Non-marital contraception in sub-Saharan Africa: levels, trends and determinants
Jacob A. Adetunji, U.S. Agency for International Development (USAID)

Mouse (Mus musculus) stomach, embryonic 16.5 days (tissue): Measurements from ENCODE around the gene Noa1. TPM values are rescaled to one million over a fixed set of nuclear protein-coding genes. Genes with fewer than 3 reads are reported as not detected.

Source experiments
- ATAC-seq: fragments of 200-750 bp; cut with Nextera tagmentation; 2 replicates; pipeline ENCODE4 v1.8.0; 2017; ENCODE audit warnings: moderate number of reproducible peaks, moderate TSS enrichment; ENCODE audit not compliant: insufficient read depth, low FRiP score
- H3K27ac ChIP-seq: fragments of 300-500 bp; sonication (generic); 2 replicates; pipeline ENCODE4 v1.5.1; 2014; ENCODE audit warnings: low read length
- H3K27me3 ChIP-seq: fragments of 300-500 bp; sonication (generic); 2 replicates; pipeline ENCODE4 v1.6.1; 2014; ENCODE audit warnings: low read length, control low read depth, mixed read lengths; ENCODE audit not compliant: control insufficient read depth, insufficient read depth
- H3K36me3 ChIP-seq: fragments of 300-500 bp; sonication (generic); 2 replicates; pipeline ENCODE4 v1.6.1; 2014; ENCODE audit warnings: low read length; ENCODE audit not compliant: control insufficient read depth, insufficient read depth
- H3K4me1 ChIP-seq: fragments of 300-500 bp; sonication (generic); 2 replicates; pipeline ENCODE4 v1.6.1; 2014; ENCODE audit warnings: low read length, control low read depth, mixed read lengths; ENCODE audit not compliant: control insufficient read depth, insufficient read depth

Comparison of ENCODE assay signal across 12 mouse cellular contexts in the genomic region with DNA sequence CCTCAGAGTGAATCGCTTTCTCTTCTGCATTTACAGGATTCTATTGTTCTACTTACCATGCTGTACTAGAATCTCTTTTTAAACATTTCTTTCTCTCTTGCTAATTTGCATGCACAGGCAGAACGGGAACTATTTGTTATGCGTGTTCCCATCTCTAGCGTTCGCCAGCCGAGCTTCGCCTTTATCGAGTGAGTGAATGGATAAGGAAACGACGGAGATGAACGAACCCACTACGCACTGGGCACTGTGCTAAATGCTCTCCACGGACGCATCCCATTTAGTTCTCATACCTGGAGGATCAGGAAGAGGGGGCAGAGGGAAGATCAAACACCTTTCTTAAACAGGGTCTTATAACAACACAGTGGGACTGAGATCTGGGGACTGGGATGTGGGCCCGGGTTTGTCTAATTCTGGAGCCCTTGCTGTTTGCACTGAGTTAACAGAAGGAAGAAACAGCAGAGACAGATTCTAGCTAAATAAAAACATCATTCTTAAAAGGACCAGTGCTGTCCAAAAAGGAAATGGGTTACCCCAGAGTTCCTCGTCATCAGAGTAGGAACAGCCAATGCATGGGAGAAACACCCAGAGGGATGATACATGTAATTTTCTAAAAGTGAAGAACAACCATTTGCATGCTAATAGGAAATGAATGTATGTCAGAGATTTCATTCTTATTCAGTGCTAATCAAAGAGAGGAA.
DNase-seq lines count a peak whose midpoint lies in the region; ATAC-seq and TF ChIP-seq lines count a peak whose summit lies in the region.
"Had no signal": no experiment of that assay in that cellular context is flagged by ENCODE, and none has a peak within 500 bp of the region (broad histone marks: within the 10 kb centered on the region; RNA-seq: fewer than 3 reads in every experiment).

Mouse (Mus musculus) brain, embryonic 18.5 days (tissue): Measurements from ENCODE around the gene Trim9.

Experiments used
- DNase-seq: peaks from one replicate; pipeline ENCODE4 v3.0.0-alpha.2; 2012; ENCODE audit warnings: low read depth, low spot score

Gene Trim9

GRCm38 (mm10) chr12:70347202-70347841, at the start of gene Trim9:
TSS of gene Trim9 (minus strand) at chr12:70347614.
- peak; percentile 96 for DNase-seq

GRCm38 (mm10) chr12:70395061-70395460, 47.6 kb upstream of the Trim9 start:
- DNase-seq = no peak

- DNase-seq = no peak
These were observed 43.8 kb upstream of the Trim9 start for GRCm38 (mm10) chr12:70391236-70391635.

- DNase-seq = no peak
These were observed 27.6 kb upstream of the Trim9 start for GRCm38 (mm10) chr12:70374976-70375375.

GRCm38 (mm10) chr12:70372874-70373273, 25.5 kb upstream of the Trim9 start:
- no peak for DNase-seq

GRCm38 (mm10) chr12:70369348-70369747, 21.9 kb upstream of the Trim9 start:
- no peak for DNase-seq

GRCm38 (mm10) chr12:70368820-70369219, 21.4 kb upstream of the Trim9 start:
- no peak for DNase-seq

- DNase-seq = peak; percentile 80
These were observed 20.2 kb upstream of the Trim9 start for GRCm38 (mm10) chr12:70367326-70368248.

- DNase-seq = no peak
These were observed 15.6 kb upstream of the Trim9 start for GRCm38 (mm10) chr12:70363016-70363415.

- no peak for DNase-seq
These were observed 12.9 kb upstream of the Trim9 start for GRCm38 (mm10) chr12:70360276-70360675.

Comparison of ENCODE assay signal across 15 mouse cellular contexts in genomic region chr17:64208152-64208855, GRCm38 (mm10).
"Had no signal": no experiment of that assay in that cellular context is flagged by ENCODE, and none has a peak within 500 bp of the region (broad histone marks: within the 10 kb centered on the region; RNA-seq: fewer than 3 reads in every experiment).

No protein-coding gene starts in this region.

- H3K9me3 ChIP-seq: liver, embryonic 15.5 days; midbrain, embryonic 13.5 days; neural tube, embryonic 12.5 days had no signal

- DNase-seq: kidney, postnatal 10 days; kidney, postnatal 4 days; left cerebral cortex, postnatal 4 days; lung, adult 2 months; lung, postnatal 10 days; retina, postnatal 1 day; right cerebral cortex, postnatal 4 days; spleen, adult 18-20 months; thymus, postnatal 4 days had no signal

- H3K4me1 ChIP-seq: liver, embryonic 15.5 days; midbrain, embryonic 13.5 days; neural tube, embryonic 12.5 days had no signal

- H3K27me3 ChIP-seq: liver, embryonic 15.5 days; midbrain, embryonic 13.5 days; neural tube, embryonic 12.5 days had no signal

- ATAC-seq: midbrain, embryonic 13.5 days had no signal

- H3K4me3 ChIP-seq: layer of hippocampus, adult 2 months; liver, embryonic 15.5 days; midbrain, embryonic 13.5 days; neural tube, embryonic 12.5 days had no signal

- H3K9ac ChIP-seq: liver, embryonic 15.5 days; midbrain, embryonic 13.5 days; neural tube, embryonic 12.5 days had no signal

Although it is known that contraceptive use is not limited to people in marital unions, the conventional indicator for contraceptive prevalence focuses on women in unions. Very little is done to track the contraceptive behavior of single but sexually active women (SSAW). Therefore, using data from 16 sub-Saharan African countries that have participated three or more times in the DHS program, this paper investigates the patterns, trends and determinants of modern contraceptive use among SSAW. The results show a steep increase in modern contraceptive prevalence rate (MCPR) among SSAW in sub-Saharan Africa. The ratio of MCPR among SSAW compared to women in union is as much as 10:1. The widest divergence in MCPR among SSAW and married women is in low prevalence countries in West Africa. The most common contraceptive method among SSAW is the condom while injectables predominate among married women. The implications of these results are discussed.